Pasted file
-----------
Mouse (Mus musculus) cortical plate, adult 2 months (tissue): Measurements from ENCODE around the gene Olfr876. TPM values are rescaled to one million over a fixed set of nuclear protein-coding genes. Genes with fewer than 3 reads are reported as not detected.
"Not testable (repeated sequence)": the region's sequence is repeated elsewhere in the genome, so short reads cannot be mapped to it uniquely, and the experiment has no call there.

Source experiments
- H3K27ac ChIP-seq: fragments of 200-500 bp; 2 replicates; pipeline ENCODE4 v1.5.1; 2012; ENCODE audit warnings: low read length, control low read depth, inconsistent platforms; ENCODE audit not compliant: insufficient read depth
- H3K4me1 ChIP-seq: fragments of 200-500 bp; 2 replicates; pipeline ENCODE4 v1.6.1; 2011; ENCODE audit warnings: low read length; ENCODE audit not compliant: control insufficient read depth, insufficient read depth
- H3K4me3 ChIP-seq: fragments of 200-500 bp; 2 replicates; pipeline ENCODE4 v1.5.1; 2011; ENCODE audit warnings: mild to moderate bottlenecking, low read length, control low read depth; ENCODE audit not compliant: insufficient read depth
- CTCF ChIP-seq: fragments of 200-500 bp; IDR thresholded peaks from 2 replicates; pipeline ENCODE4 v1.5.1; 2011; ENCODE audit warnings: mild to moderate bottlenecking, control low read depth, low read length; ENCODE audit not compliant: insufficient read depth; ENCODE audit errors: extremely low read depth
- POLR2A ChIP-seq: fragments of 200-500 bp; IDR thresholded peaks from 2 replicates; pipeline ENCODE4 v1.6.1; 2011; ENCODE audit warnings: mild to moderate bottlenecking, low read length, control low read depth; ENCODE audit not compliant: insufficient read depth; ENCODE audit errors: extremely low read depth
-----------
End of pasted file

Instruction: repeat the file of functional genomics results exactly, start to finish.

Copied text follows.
Mouse (Mus musculus) cortical plate, adult 2 months (tissue): Measurements from ENCODE around the gene Olfr876. TPM values are rescaled to one million over a fixed set of nuclear protein-coding genes. Genes with fewer than 3 reads are reported as not detected.
"Not testable (repeated sequence)": the region's sequence is repeated elsewhere in the genome, so short reads cannot be mapped to it uniquely, and the experiment has no call there.

Source experiments
- H3K27ac ChIP-seq: fragments of 200-500 bp; 2 replicates; pipeline ENCODE4 v1.5.1; 2012; ENCODE audit warnings: low read length, control low read depth, inconsistent platforms; ENCODE audit not compliant: insufficient read depth
- H3K4me1 ChIP-seq: fragments of 200-500 bp; 2 replicates; pipeline ENCODE4 v1.6.1; 2011; ENCODE audit warnings: low read length; ENCODE audit not compliant: control insufficient read depth, insufficient read depth
- H3K4me3 ChIP-seq: fragments of 200-500 bp; 2 replicates; pipeline ENCODE4 v1.5.1; 2011; ENCODE audit warnings: mild to moderate bottlenecking, low read length, control low read depth; ENCODE audit not compliant: insufficient read depth
- CTCF ChIP-seq: fragments of 200-500 bp; IDR thresholded peaks from 2 replicates; pipeline ENCODE4 v1.5.1; 2011; ENCODE audit warnings: mild to moderate bottlenecking, control low read depth, low read length; ENCODE audit not compliant: insufficient read depth; ENCODE audit errors: extremely low read depth
- POLR2A ChIP-seq: fragments of 200-500 bp; IDR thresholded peaks from 2 replicates; pipeline ENCODE4 v1.6.1; 2011; ENCODE audit warnings: mild to moderate bottlenecking, low read length, control low read depth; ENCODE audit not compliant: insufficient read depth; ENCODE audit errors: extremely low read depth